Compact Lie Groups by Mark R. Sepanski

By Mark R. Sepanski

Blending algebra, research, and topology, the research of compact Lie teams is among the most pretty parts of arithmetic and a key stepping stone to the speculation of common Lie teams. Assuming no past wisdom of Lie teams, this publication covers the constitution and illustration concept of compact Lie teams. assurance comprises the development of the Spin teams, Schur Orthogonality, the Peter-Weyl Theorem, the Plancherel Theorem, the Maximal Torus Theorem, the Commutator Theorem, the Weyl Integration and personality formulation, the top Weight type, and the Borel-Weil Theorem. The ebook develops the required Lie algebra conception with a streamlined process targeting linear Lie groups.

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42 2 Representations cos t − sin t cos t i sin t ∈ SU (2) and let ηt = ∈ SU (2). sin t cos t i sin t cos t Since H is SU (2) invariant, 12 (K t ± iηt ) z 1k0 z 2n−k0 ∈ H . Thus, when the limits exLet K t = ist, dtd 12 (K t ± iηt ) z 1k0 z 2n−k0 |t=0 ∈ H . 26) 1 d (K t ± iηt ) z 1k0 z 2n−k0 |t=0 = 2 dt for + k0 z 1k0 −1 z 2n−k0 +1 (k0 − n) z 1k0 +1 z 2n−k0 −1 for − . Induction therefore implies that Vn (C) ⊆ H , and so Vn (C) is irreducible. 3 for notation). Let Dm (Rn ) be the space of complex constant coefficient differential operators on Rn of degree m.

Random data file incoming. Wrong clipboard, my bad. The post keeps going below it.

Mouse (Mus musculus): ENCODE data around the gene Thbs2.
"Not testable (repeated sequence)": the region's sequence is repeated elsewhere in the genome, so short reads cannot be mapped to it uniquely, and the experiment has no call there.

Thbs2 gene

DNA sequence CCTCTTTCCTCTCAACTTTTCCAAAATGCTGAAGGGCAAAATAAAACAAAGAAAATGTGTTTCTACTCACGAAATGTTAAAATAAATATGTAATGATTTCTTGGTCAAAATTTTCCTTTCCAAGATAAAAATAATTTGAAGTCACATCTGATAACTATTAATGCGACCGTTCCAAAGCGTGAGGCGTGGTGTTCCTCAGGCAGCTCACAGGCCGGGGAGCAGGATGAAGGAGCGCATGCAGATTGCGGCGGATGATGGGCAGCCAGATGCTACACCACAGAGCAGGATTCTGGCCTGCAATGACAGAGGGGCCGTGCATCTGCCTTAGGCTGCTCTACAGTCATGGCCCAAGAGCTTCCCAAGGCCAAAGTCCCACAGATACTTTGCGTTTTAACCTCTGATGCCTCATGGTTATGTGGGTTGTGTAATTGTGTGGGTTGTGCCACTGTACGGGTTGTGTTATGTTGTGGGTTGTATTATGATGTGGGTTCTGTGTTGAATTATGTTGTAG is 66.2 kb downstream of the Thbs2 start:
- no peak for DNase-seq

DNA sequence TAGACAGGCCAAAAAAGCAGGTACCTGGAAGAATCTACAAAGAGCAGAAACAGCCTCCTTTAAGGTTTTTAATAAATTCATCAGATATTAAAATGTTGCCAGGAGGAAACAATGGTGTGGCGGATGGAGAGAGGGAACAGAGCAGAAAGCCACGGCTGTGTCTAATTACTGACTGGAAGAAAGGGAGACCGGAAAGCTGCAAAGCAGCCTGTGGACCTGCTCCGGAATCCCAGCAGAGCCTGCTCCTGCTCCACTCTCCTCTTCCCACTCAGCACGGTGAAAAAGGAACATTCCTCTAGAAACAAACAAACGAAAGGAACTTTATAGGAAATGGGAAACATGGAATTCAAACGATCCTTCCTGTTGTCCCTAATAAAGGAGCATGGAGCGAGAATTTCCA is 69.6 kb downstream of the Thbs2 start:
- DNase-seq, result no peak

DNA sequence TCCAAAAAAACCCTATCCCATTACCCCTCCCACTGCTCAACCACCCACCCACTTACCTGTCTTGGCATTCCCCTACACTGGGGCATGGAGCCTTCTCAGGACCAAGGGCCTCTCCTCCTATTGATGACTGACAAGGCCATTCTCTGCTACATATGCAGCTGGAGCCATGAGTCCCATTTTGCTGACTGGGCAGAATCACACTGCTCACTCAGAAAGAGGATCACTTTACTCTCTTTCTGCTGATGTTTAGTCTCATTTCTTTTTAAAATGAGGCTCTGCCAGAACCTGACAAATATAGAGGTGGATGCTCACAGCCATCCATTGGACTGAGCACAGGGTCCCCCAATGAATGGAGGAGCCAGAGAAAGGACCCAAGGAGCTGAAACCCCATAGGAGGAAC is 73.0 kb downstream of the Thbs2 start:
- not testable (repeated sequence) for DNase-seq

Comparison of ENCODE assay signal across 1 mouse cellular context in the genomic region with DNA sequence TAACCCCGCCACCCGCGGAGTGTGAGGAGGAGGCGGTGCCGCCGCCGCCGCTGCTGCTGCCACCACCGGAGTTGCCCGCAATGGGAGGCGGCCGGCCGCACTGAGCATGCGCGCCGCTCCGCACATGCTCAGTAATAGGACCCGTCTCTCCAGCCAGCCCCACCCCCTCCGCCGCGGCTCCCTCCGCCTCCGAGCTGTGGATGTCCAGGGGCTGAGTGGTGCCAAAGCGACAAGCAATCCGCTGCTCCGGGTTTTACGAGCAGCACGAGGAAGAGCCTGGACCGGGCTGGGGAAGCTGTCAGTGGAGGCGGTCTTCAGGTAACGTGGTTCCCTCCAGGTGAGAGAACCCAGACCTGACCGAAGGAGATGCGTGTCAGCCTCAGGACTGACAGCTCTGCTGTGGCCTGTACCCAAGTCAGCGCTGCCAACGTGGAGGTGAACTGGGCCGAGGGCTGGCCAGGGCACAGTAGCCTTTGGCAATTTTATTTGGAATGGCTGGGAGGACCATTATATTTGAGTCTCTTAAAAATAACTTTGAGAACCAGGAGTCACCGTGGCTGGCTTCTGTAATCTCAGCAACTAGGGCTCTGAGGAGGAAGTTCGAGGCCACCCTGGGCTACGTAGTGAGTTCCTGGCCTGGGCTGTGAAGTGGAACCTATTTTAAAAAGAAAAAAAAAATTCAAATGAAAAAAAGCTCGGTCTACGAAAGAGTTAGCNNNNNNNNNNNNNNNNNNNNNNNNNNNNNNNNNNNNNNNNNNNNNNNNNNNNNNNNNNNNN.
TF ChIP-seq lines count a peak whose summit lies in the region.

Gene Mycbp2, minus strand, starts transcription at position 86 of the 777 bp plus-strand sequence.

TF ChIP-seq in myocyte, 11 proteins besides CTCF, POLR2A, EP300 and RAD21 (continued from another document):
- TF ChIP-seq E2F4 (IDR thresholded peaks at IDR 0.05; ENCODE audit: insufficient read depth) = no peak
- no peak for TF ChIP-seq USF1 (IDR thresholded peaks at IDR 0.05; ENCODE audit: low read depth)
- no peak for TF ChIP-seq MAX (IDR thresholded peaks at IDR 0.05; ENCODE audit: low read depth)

31. If V is a finite-dimensional S O(n)-invariant subspace of continuous functions on S n−1 , then V contains a nonzero S O(n − 1)-invariant function: Here the action of S O(n) on V is, as usual, given by (g f )(s) = f (g −1 s). Since S O(n) acts transitively on S n−1 and V is nonzero invariant, there exists f ∈ V , so f (1, 0, . . , 0) = 0. 44 2 Representations Define f (s) = S O(n−1) f (gs) dg. If { f i } is a basis of V , then f (gs) = g −1 f (s) and so may be written as f (gs) = i ci (g) f i (s) for some smooth functions ci .

Because r g ◦ rh = rhg , it follows that the modular function c : G → R\{0} is a homomorphism. 41). 41 imply that f (gh) dg = G ( f ◦ rh )ωG = c(h) G G = c(h) G ( f ◦ rh )(rh∗ ωG ) rh∗ ( f ωG ) = c(h) sgn (c(h)) f ωG = G f (g) dg. 42). We already know that ωG is the unique (up to ±1) left invariant normalized volume form on G. More generally, the corresponding measure dg is the unique left invariant normalized Borel measure on G. 47. For compact G, the measure dg is the unique left invariant Borel measure on G normalized so G has measure 1.

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